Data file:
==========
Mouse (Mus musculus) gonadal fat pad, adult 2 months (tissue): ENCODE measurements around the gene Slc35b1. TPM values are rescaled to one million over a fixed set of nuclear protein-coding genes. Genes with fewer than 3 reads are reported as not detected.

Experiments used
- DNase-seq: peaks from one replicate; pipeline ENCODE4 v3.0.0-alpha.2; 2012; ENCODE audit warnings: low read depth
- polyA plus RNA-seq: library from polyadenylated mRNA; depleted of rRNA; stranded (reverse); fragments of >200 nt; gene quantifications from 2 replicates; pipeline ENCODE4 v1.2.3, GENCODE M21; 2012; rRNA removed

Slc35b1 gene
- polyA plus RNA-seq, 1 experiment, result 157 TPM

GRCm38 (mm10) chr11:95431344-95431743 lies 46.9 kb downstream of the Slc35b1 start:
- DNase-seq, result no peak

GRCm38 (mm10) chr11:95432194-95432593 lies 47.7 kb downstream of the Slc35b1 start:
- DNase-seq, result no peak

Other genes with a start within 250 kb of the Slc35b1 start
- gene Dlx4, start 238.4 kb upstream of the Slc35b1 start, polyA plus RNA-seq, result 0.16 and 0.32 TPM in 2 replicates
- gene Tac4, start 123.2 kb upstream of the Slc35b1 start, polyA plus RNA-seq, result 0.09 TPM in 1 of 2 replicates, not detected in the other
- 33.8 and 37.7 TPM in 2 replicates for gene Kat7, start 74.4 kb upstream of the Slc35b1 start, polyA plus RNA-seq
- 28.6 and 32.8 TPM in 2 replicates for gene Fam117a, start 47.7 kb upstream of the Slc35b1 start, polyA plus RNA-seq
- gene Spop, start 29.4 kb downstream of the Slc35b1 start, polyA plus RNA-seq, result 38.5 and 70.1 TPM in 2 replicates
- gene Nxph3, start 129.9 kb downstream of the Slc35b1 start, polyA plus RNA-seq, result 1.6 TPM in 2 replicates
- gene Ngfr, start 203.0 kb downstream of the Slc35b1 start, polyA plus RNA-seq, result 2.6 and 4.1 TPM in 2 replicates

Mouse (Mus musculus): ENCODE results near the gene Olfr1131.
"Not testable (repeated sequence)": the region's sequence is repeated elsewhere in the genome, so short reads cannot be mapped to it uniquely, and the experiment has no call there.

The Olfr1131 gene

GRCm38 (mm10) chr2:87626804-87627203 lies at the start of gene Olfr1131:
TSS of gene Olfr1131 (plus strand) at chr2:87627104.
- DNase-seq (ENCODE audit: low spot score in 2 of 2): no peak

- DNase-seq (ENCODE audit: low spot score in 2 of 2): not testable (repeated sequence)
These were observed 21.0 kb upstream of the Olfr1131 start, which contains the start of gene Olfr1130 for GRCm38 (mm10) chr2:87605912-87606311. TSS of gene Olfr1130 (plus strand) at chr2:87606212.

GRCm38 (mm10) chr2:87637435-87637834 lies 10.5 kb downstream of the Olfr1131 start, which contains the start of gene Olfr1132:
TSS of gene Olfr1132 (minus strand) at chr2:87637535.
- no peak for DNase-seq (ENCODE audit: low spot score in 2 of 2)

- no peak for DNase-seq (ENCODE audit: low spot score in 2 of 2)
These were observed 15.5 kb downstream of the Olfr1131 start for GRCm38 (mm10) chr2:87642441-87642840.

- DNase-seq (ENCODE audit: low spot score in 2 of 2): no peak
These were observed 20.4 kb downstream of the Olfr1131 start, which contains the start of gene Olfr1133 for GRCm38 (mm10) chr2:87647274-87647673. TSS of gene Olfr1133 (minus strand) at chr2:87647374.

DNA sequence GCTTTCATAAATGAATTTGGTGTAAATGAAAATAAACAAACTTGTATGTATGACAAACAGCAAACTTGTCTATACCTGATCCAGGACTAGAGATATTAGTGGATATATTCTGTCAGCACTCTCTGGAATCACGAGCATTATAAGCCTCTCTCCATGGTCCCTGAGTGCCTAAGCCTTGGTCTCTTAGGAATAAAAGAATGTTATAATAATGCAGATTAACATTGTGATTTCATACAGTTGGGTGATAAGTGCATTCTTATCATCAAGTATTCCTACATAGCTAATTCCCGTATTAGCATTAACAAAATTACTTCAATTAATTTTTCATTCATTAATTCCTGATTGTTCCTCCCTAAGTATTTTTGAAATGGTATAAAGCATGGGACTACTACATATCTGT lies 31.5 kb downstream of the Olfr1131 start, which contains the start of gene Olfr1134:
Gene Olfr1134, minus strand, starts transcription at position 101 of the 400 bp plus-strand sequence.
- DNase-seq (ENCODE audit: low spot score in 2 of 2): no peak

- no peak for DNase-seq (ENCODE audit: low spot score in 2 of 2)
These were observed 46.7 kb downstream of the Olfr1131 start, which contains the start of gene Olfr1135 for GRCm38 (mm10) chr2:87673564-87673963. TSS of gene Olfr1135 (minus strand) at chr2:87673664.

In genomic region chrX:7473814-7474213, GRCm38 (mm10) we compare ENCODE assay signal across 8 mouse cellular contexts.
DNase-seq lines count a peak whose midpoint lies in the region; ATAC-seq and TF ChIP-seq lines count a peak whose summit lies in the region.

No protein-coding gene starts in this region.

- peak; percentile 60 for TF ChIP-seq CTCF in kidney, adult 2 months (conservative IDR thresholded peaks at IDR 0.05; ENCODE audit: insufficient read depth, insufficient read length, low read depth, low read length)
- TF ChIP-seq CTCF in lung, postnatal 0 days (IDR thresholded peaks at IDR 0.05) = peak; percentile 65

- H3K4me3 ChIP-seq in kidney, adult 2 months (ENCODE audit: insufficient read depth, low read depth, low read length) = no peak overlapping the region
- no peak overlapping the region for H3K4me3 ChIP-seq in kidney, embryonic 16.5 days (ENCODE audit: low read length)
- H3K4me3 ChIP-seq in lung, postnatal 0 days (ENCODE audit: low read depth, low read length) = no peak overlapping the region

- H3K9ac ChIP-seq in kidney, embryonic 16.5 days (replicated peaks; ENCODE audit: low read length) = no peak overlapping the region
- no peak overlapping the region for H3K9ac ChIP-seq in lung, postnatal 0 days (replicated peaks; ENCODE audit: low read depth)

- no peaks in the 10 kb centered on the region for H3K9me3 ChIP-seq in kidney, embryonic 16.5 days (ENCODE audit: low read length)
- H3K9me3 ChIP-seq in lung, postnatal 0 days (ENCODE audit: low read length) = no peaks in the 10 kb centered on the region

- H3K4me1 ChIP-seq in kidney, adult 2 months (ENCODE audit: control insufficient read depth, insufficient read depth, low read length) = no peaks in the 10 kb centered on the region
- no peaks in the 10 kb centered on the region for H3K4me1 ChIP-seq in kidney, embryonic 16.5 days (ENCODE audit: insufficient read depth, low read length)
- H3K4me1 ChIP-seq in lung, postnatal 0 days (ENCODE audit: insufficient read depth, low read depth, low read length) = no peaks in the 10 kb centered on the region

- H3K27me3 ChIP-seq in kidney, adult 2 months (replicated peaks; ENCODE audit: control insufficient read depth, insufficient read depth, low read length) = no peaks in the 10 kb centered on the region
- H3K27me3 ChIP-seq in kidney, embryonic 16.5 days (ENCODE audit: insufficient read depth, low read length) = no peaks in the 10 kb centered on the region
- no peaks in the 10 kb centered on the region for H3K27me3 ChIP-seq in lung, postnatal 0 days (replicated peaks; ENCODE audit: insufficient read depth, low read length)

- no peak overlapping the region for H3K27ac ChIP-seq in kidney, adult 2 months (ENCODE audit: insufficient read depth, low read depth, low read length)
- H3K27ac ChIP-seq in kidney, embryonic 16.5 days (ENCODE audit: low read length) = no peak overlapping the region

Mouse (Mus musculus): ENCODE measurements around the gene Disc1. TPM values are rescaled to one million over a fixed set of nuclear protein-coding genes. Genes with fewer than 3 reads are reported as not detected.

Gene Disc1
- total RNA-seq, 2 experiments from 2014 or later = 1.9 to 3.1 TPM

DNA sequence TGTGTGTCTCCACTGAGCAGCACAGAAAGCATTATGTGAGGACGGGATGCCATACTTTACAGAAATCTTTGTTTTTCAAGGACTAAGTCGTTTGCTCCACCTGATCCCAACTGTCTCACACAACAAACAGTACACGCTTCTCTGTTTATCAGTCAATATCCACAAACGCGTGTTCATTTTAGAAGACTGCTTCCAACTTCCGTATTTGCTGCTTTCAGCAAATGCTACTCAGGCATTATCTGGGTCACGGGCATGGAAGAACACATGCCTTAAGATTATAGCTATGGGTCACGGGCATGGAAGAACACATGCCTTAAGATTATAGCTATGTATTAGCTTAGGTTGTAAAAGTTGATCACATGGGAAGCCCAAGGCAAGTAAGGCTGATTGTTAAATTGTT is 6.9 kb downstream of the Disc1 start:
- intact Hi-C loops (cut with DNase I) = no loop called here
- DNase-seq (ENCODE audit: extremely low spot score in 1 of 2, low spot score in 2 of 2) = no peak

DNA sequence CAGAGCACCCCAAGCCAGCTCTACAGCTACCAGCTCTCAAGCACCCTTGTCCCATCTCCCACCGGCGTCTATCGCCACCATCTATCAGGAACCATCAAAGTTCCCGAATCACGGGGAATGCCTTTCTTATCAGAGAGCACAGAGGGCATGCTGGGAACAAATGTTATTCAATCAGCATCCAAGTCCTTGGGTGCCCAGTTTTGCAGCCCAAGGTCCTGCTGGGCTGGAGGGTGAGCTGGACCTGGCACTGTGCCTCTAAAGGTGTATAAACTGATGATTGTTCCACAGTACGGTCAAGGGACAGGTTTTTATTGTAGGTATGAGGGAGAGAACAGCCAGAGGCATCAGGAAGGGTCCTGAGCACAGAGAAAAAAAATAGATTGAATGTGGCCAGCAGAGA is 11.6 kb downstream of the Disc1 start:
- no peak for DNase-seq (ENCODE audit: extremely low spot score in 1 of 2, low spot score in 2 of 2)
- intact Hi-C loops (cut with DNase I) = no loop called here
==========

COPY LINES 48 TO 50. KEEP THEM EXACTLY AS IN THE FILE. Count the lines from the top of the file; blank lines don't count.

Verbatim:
- no peak overlapping the region for H3K9ac ChIP-seq in lung, postnatal 0 days (replicated peaks; ENCODE audit: low read depth)

- no peaks in the 10 kb centered on the region for H3K9me3 ChIP-seq in kidney, embryonic 16.5 days (ENCODE audit: low read length)
- H3K9me3 ChIP-seq in lung, postnatal 0 days (ENCODE audit: low read length) = no peaks in the 10 kb centered on the region